As I recently sat eating Zaxby’s new Signature Sandwich, I couldn’t help but think about the beauty of capitalism. The fried chicken sandwich war between restaurants across America that heated up in 2019 is the perfect case study in free-market capitalism’s superiority to command economic systems.
If the saying “Imitation is the sincerest form of flattery” is true, then Chick-fil-a should be blushing. The company’s unparalleled success in making fried chicken sandwiches led others to study and adopt many of the Atlanta-based restaurant’s practices. It’s not just two-lane drive-thrus or responding to a request with “My pleasure” and making you believe they mean it that Chick-fil-a’s competitors have adopted, it’s the paragon of poultry’s crown jewel that they also wanted to go after: the fried chicken sandwich.
In recent years, chicken competitors such as Zaxby’s and Popeye’s have launched an all-out assault on Chick-fil-a’s title as Chicken Champion with their own fried chicken sandwiches that have striking similarities to that of Chick-fil-a’s. It’s not just chicken restaurants, however. Fast food companies around the nation have joined an avian arms race to try to take a bite out of the “inventor” of the fried chicken sandwich’s profits.
For the consumer, this has led to an improved product at each restaurant, including at Chick-fil-a. The consumer now has more choices and has the culinary privilege of competition between restaurants. If another restaurant’s sandwich isn’t up to par, potential customers will return to the tried-and-true Chick-fil-a. But if the product is comparable or superior to the original, the competitor will experience a boon — as happened at Popeye’s,
No matter the result of this cockerel conflict, in a free-market economy, the consumer is the ultimate winner because competition requires each business to strive to produce the best product at the lowest price point delivered with the best service in order to stay alive.
But what if the chicken sandwich war took place in a socialistic economy, or even in a different sector of the U.S. economy, such as automobiles or energy? For the sake or this exercise I’ll say that the government favors other restaurants over Chick-fil-a (really not a stretch under this administration) and is seeking to “help” other restaurants compete. What would be the result? As economist Milton Friedman once said, “I think the government solution to a problem is usually as bad as the problem and very often makes the problem worse.”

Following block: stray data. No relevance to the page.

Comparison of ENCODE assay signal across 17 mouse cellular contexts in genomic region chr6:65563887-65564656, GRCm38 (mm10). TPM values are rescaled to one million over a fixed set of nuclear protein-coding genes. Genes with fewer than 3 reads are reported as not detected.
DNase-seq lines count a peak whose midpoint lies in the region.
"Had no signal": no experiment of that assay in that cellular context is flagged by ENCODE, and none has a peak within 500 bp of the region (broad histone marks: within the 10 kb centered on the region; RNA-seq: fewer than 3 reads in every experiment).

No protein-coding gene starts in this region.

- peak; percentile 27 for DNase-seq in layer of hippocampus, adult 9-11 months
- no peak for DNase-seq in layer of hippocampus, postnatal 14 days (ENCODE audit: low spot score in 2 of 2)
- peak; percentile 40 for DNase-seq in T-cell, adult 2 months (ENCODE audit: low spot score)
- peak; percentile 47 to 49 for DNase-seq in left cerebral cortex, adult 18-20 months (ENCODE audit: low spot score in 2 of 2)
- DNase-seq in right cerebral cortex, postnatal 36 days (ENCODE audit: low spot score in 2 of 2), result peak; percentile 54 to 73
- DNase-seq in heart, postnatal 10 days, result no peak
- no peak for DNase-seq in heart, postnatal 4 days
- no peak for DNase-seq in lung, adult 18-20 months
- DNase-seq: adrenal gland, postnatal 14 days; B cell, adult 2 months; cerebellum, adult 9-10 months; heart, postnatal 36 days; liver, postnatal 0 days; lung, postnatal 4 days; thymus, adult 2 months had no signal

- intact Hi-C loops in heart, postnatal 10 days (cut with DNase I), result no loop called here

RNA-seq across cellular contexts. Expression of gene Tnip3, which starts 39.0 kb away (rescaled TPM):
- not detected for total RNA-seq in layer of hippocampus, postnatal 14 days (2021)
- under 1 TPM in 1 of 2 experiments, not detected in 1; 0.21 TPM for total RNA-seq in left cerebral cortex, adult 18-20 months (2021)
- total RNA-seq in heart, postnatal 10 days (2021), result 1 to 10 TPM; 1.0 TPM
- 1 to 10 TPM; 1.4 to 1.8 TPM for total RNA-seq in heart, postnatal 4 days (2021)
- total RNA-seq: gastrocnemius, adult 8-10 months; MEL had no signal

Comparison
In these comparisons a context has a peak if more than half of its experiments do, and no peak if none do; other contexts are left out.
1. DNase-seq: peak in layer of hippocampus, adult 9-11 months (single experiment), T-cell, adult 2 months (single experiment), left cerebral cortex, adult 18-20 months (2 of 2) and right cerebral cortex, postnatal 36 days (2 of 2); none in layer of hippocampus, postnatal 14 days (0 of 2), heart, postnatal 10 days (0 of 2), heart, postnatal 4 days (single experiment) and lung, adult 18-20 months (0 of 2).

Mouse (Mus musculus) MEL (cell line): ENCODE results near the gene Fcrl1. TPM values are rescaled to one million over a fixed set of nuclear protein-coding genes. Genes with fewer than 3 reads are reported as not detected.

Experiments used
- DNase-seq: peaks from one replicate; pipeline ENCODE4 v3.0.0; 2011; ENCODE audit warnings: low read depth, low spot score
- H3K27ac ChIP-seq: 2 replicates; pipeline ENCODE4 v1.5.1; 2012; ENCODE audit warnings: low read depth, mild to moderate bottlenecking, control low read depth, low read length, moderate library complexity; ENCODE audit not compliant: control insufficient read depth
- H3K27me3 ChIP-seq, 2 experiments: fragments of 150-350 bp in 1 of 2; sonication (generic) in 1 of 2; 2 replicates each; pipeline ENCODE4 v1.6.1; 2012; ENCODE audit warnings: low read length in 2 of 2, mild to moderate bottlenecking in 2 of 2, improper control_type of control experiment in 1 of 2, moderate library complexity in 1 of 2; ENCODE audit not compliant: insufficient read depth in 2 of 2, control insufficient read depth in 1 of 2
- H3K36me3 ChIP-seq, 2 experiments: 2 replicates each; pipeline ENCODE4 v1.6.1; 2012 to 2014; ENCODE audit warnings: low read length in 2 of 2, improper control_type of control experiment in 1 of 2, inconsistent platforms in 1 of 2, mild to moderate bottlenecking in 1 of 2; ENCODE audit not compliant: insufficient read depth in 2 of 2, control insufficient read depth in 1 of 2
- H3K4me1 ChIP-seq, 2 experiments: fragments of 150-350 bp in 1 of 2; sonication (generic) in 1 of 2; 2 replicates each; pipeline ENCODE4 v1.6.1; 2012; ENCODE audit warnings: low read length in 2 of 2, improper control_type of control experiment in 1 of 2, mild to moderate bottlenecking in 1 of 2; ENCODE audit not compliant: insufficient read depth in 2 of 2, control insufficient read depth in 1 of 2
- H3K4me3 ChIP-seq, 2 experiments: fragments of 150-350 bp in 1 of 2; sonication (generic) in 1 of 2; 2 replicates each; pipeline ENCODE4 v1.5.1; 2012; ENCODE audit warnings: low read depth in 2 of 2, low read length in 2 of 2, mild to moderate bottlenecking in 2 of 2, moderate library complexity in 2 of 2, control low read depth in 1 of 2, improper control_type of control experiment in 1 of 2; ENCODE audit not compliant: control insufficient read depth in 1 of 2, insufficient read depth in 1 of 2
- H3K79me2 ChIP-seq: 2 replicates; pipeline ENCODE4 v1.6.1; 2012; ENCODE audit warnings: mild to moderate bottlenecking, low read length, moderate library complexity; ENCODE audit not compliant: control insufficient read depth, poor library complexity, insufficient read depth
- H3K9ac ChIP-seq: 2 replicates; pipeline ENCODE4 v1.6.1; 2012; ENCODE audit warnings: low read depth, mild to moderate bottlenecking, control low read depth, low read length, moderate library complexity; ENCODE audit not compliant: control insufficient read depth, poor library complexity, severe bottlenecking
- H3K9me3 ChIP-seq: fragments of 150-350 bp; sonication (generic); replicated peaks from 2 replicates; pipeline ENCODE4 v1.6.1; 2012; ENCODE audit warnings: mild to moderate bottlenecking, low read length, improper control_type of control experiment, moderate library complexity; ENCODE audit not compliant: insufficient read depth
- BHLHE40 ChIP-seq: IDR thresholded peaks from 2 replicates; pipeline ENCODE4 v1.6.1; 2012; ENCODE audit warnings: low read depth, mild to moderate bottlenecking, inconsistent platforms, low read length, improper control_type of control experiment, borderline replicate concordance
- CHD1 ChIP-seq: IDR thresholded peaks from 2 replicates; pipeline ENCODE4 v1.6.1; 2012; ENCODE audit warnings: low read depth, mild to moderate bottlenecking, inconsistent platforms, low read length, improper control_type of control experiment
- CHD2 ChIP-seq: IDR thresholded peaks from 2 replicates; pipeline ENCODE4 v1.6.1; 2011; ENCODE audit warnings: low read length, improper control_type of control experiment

Here’s how the government interferes in the marketplace and typically makes things worse for some companies and all consumers:
One of government’s favorite ways to interject itself into the economy is through subsidies. In this example, the government would see other restaurants falling behind and subsidize them in an attempt to jumpstart the flailing businesses. What this really means is the government would use the consumer’s money (in the form of tax dollars) to give to a business making an inferior product, denying the consumer the ability to exercise authority over the market. It is with good reason that some refer to subsidies as “corporate welfare.” In this instance restaurants would be rewarded for having a sub-par fried chicken sandwich. Meanwhile, the highly successful Chick-fil-a would be denied a subsidy because the government is choosing who receives the subsidies, essentially picking winners and losers.
Infamous subsidy flops like Solyndra show the danger of wasting taxpayer dollars on political pet projects that would have little to no chance of succeeding on their own. As one economist said, “I don’t know whether the government is better at picking winners rather than losers, but I do know that losers are good at picking governments.”
Good ideas are often already backed by private sector venture capitalists, banks, and other investors, so it’s usually the bad ideas and the less competent businesses that need — and receive — a handout from the government.